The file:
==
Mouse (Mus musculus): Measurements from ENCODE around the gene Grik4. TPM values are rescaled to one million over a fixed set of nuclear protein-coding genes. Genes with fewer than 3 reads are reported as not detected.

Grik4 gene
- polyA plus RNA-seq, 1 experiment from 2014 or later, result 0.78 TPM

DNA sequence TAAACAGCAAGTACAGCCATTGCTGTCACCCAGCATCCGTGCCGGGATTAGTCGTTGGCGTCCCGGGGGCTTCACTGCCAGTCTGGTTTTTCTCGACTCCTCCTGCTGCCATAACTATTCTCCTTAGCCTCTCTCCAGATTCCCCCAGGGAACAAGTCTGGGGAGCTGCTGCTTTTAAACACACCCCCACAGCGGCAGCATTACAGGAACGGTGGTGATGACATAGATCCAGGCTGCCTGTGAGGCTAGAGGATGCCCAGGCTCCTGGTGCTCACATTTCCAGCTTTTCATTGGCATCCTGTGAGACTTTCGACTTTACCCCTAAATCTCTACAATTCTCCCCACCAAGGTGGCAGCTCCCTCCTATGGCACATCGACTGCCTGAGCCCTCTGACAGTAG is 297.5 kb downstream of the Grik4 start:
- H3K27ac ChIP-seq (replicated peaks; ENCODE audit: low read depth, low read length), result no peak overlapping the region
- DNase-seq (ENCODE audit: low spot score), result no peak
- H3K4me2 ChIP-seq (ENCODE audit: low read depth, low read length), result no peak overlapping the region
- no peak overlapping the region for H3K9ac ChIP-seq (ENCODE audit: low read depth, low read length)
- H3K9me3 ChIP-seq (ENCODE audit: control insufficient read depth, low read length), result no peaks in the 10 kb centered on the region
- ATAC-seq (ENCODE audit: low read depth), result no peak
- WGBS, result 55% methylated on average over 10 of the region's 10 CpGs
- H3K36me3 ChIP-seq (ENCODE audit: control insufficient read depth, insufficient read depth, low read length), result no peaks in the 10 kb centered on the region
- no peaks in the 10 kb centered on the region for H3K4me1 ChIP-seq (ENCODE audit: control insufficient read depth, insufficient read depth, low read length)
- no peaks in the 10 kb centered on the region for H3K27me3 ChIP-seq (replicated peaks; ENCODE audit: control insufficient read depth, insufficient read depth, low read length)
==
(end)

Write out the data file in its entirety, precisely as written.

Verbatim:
Mouse (Mus musculus): Measurements from ENCODE around the gene Grik4. TPM values are rescaled to one million over a fixed set of nuclear protein-coding genes. Genes with fewer than 3 reads are reported as not detected.

Grik4 gene
- polyA plus RNA-seq, 1 experiment from 2014 or later, result 0.78 TPM

DNA sequence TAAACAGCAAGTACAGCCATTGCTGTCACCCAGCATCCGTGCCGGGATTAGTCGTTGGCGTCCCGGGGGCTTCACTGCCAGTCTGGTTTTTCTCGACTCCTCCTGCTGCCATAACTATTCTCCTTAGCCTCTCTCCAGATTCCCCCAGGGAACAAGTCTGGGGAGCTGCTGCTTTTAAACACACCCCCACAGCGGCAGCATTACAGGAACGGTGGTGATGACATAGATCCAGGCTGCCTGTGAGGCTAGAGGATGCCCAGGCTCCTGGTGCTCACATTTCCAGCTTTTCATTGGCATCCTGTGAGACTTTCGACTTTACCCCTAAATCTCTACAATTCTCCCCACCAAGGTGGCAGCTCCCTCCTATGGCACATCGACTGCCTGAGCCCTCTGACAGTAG is 297.5 kb downstream of the Grik4 start:
- H3K27ac ChIP-seq (replicated peaks; ENCODE audit: low read depth, low read length), result no peak overlapping the region
- DNase-seq (ENCODE audit: low spot score), result no peak
- H3K4me2 ChIP-seq (ENCODE audit: low read depth, low read length), result no peak overlapping the region
- no peak overlapping the region for H3K9ac ChIP-seq (ENCODE audit: low read depth, low read length)
- H3K9me3 ChIP-seq (ENCODE audit: control insufficient read depth, low read length), result no peaks in the 10 kb centered on the region
- ATAC-seq (ENCODE audit: low read depth), result no peak
- WGBS, result 55% methylated on average over 10 of the region's 10 CpGs
- H3K36me3 ChIP-seq (ENCODE audit: control insufficient read depth, insufficient read depth, low read length), result no peaks in the 10 kb centered on the region
- no peaks in the 10 kb centered on the region for H3K4me1 ChIP-seq (ENCODE audit: control insufficient read depth, insufficient read depth, low read length)
- no peaks in the 10 kb centered on the region for H3K27me3 ChIP-seq (replicated peaks; ENCODE audit: control insufficient read depth, insufficient read depth, low read length)